APCOM HERO Awards 2022’s honourees list

By November 15, 2022 December 2nd, 2022 Newsroom, Regional, What We Do

Transgender HERO Honourees

Supported by our Community Partner – APTN

Henry Tse

Hong Kong

1. Tell us about yourself

I am a transman born and raised in Hong Kong. Having attended an evangelical girls’s school in Hong Kong, I went to England to continue my education and obtained a BSc in Maths & Business Studies from the University of Warwick.

I started my gender transition during my undergraduate studies. Later in 2017, I returned to Hong Kong for a job offer at the European Union Office. While the working environment was LGBT+ friendly, daily life presented many problems for me, as a transman who can’t amend his Hong Kong ID Card. Unable to convince the state of Hong Kong for issuing me a male ID, I filed a lawsuit against them to challenge the current gender marker policy that requires transmen to undergo complete sterilisation and full Sex Reassignment Surgery.

Due to the lawsuit, I became a trans activist and I’ve gradually scaled up my work. First my advocacy work was on personal capacity, then I moved to the organisational level.

In 2018, I was awarded the Trans Inclusion Champion Award by Community Business for my advocacy efforts. Subsequently, I won the Pam Baker Scholarship for my LLM studies in Human Rights at Hong Kong University in 2020.

2. Tell us about your work

In 2020, I co-founded ‘Transgender Equality Hong Kong’ (TEHK) which aims to fill the policy and legal knowledge gaps in Hong Kong’s LGBT+ movement. With pro-bono legal assistance from our working partners, we successfully resolved issues for our service users when they were denied access to gender-segregated facilities. We are releasing a photography advocacy project around Trans Remembrance Day 2022 to boost the momentum of the HKID lawsuit, GDL enactment, and also giving visibility to subgroups (ethnic minority & disabled people) who are historically largely underrepresented in Hong Kong’s trans and LGB rhetoric (in final editing stage now). 

News report: https://drive.google.com/file/d/1tfw4NtNjm7PN4qqXQoJn4FPvP-Y7_pZy/view?pli=1

Prior to founding TEHK, I chaired the Transgender Resource Center from 2019-20. during which I conducted the largest transgender academic research in Hong Kong (with the Chinese University of Hong Kong). The survey reflects the reality of discrimination faced by local trans people and has been frequently quoted by local news.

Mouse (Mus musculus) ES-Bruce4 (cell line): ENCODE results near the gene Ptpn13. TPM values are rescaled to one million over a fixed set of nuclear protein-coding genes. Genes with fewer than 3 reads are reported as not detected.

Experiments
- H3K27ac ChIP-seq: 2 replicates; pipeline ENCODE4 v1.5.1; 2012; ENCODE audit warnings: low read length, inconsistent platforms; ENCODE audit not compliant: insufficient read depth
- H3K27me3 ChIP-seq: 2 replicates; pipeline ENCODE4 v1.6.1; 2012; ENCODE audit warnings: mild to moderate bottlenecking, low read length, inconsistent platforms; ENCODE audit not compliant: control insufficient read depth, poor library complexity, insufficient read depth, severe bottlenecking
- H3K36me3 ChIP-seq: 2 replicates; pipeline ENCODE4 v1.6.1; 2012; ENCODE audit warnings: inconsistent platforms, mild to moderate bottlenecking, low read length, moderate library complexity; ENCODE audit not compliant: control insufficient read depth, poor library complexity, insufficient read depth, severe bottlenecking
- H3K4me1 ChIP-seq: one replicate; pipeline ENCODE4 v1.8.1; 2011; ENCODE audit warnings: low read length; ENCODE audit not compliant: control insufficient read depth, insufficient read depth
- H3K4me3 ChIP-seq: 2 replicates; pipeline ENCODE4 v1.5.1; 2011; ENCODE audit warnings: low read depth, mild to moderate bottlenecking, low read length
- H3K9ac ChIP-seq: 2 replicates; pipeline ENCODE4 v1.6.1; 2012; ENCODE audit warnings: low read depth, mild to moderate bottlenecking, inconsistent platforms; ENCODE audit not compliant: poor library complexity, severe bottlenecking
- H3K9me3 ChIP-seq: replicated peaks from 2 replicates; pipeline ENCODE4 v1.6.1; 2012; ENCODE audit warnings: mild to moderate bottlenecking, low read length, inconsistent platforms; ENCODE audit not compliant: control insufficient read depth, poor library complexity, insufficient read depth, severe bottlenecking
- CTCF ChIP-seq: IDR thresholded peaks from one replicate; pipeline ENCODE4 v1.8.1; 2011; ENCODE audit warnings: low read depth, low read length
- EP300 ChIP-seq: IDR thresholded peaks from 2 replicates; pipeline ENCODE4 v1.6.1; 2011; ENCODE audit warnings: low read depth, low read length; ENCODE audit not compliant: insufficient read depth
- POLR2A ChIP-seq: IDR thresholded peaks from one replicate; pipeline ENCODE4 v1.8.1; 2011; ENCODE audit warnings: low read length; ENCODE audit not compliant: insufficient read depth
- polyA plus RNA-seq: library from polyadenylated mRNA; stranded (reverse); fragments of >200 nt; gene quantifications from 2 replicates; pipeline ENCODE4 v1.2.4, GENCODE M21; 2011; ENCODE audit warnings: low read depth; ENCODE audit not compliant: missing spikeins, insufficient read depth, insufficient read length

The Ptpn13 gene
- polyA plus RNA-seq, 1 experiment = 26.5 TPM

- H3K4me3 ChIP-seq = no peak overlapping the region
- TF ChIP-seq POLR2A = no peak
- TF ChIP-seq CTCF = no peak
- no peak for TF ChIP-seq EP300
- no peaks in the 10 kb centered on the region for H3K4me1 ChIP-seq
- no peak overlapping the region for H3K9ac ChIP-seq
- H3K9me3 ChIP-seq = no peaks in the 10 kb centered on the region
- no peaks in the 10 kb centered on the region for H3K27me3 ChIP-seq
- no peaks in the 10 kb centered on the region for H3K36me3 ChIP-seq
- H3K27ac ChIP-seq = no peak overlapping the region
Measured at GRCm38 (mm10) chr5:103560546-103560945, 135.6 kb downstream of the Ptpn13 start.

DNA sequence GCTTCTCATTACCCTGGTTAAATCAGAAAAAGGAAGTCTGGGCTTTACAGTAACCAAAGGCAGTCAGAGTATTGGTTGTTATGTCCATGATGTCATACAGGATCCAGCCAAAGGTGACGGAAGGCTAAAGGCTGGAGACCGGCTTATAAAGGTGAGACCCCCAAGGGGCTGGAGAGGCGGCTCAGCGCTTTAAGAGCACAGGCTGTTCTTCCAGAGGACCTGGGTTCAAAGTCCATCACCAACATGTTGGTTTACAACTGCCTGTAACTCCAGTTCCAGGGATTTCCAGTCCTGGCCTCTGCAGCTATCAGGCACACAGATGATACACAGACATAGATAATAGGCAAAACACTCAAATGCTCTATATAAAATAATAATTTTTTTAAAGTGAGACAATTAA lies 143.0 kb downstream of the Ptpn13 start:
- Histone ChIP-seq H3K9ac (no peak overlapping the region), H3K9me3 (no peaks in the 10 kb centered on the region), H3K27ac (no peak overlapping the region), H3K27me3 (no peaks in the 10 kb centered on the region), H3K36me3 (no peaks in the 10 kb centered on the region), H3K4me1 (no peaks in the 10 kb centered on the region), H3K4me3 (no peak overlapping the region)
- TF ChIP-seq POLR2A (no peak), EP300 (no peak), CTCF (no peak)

Link: https://drive.google.com/file/d/1PZ4UkSLovXm4PqG7V-uDx3uJGzQ-M_aR/view

In addition, I drafted a report for the ICCPR review cycle, engaged District Councilors on incorporating LGBT+ issues into local policy making, and co-organised a discussion forum on trans legal rights with Denis Chang’s Chambers, amongst other regular organisational work like content creation and social support for the trans community.

3. What one achievement you’ve accomplished that you’re most proud of?

Transitioning when I was in university and completing a very demanding undergraduate degree without any family support. It really took real grit – looking back, I don’t think I could necessarily do it again.

This is a major reason that I now devote myself into trans activism, as my work of building a community is very valuable to the folks I’m serving. In return, I get support and love from my chosen family.

4. What do you find most challenging about your work?

Navigating the local political landscape which is increasingly difficult for NGOs and drastically different from what it was a few years ago.

TEHK has been trying to become a ‘charity’ legally, but the tax department has imposed many extra censorships and hurdles, as they suspect us to be ‘political’ (triggered by the term ‘equality’ in our name) and therefore do not qualify as charity. They did invalidate the charity status of some civil society groups for their affiliation with the democratic movement before.

Depoliticisation, intentional financial restrictions, the lack of local funders who’d fund impact work are some major challenges I am facing.

5. What do you do to recharge your battery?

Something easily accessible – like going for a walk on the beautiful mountain nearby, getting sufficient sleep, talking to friends

6. What is your vulnerability and how do you overcome it?

I do think I need to improve my public speaking skill. This is a skill I lack, as a result of being suppressed for so long growing up in an ultra-conservative household, and a skill that is essential for higher leadership for me as an activist now and in the future.

I’ve been trying to overcome this weakness and build my confidence by observing others, and reviewing my own performances on different occasions.

7. You have been nominated for the Transgender Hero category of the HERO Awards. What was your reaction?

I am grateful that the application hasn’t been rejected so far, and as my Hong Kong ID gender marker lawsuit is going to be heard at the Court of Final Appeal on 4th Jan 2023, I really want to use this last available opportunity in the international space well, to amplify the situation now in Hong Kong and increase the chances of a favourable judicial outcome for the trans community.

It would be really helpful if the international media at the HERO award ceremony would cover the upcoming hearing and its background etc.

8. Despite the fact that the COVID-19 is still with us, what hopeful message would you like to share with the communities in the Asia Pacific?

Coming from Hong Kong, I want to share this message to my fellow LGBT+ family in the region:

Covid-19 has been deployed by some states to suppress minority voices like us. While it has been challenging to not be able to host larger events, demonstrations, protests and such likes (maybe on top of relentless lockdown), you are not alone. I see you and I appreciate you.

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